Is there a Rangers prospect development problem?

All news seems to be about Vitali Kravtsov lately, as one of the top Rangers’ prospects recently left the AHL to head back home to Russia. It wasn’t much of a surprise that he went home, but now there seems to be some dirty laundry being aired. The article is in Russian, but the translation brings about some interesting tidbits:

  • Kravtsov did not ask Artemi Panarin to try to get him a spot on the roster, as the kid believes in earning his role.
  • He was told that because he did not hit a pulse of 180 beats per minute during a drill that was designed to test effort, he was benched.
  • He was told by David Quinn that he had a few things to work on before getting ready for top-six minutes in the NHL. When pressed that the NHL now has a top-nine for scoring and a third line isn’t necessarily a checking line, he made a comment about Brendan Smith being on the third line and he must be outperforming him.

First things first, and this is important. There is a clear cultural difference between Americans and Russians, and the best way of summarizing it is in this thread:

The interview is candid, and Kravtsov –to Americans– comes off as brash and unappreciative. But as Kat here notes, there is a big cultural difference here.

More importantly, there are some important pieces to note here, and that specifically is with the apparent disconnect between the Rangers and Kravtsov. This was something I mentioned yesterday, but the fact that Brendan Smith was on the third line, even if it was short lived, resonated with Kravtsov. It’s tough to blame him either.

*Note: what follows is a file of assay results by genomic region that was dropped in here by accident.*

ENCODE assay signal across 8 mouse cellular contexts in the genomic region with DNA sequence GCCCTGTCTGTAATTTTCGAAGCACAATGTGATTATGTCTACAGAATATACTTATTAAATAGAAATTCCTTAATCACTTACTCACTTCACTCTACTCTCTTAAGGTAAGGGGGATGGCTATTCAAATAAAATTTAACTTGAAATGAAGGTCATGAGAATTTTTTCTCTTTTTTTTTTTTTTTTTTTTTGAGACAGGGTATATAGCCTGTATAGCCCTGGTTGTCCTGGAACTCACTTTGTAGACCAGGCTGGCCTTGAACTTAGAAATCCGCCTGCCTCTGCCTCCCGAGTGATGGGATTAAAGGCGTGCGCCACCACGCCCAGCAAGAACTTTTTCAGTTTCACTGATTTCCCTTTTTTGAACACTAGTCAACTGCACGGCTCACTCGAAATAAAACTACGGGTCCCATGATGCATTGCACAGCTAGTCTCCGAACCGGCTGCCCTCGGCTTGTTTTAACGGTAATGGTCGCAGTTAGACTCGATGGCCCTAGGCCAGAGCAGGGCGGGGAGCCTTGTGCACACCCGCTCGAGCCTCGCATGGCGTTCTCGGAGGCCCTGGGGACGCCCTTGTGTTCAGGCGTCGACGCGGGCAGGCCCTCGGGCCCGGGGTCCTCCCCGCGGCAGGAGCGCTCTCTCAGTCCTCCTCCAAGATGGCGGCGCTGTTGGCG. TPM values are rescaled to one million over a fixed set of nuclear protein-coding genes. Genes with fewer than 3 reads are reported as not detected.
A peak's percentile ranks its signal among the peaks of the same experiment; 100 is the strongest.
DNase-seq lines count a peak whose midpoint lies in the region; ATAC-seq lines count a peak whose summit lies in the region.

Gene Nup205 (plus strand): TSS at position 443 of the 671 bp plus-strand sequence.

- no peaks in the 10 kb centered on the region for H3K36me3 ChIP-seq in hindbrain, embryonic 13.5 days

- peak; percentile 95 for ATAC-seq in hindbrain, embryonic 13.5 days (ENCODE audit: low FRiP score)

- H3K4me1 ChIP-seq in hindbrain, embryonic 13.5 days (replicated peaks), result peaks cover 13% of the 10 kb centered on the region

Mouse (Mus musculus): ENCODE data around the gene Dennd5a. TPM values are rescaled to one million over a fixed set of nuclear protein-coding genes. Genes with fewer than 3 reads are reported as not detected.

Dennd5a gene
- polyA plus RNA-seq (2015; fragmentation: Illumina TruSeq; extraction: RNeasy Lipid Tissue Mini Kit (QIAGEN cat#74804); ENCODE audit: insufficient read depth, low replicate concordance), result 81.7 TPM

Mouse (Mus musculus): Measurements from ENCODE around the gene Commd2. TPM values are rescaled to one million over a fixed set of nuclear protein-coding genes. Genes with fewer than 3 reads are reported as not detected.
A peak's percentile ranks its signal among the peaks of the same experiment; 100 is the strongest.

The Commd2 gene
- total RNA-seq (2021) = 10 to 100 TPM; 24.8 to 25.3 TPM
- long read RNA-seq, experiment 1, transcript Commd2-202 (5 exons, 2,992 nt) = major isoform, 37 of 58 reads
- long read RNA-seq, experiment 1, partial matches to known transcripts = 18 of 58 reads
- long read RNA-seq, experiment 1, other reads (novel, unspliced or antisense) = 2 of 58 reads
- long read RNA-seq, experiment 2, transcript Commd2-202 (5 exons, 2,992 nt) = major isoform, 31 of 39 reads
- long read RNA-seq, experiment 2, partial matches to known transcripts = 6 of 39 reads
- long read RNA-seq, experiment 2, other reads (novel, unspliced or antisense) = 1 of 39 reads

Imagine, for a second, you’re working in finance. A great role is there for you to take, and you’ve done everything you think you can do to land that role. But you’re told that you are just not what they are looking for. Not yet, at least. Then they go and hire some guy from IT to fill that role, something he’s never done before. How would that make you feel? That’s probably how Kravtsov feels right now. Add in the cultural differences, the distance from home, and the fact that Kravtsov is 19, and it’s tough to blame the kid for wanting to go home.

However this isn’t necessarily about Kravtsov. The issue is certainly manifesting itself in this situation, but it’s more about how the Rangers as an organization have already made one failure. It’s not a huge one, at least not yet, but it’s a failure nonetheless. They failed Kravtsov at the very beginning of his NHL career.

They failed to properly communicate to Kravtsov what they were looking for, and why they were sending him to the AHL. They failed to understand the cultural differences. They failed to tailor their approach to development to the individual instead of to the masses. The good thing is that this failure is easily fixed in due time.

This is what we hope to be a blip on the radar for the Rangers and Kravtsov. However this might be a larger blip for the Rangers and the beginning of the John Davidson tenure. JD has been touted as a guy who is a rebuild master. Let’s see how this situation is rectified.


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